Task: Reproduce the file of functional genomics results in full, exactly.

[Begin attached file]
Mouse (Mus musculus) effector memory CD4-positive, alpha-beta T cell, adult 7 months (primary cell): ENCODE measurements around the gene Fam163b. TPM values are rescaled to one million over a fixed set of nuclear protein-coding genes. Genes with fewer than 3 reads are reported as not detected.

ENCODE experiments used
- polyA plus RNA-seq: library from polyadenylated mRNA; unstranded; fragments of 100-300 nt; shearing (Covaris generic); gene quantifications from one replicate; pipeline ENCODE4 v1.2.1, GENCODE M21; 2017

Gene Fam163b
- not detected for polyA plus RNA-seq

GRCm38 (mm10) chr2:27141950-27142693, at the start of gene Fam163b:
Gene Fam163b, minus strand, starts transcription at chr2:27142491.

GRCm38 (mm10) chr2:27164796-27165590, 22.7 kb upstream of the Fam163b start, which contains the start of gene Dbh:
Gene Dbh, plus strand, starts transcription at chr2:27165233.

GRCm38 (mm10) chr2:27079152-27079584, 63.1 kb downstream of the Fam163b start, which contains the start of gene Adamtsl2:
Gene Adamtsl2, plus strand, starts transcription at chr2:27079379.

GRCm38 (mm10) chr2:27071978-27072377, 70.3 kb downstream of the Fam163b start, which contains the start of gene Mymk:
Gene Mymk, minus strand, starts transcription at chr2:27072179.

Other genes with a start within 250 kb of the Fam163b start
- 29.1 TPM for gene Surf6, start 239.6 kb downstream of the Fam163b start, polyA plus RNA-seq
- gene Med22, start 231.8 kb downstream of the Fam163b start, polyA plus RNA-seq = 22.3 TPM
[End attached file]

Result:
Mouse (Mus musculus) effector memory CD4-positive, alpha-beta T cell, adult 7 months (primary cell): ENCODE measurements around the gene Fam163b. TPM values are rescaled to one million over a fixed set of nuclear protein-coding genes. Genes with fewer than 3 reads are reported as not detected.

ENCODE experiments used
- polyA plus RNA-seq: library from polyadenylated mRNA; unstranded; fragments of 100-300 nt; shearing (Covaris generic); gene quantifications from one replicate; pipeline ENCODE4 v1.2.1, GENCODE M21; 2017

Gene Fam163b
- not detected for polyA plus RNA-seq

GRCm38 (mm10) chr2:27141950-27142693, at the start of gene Fam163b:
Gene Fam163b, minus strand, starts transcription at chr2:27142491.

GRCm38 (mm10) chr2:27164796-27165590, 22.7 kb upstream of the Fam163b start, which contains the start of gene Dbh:
Gene Dbh, plus strand, starts transcription at chr2:27165233.

GRCm38 (mm10) chr2:27079152-27079584, 63.1 kb downstream of the Fam163b start, which contains the start of gene Adamtsl2:
Gene Adamtsl2, plus strand, starts transcription at chr2:27079379.

GRCm38 (mm10) chr2:27071978-27072377, 70.3 kb downstream of the Fam163b start, which contains the start of gene Mymk:
Gene Mymk, minus strand, starts transcription at chr2:27072179.

Other genes with a start within 250 kb of the Fam163b start
- 29.1 TPM for gene Surf6, start 239.6 kb downstream of the Fam163b start, polyA plus RNA-seq
- gene Med22, start 231.8 kb downstream of the Fam163b start, polyA plus RNA-seq = 22.3 TPM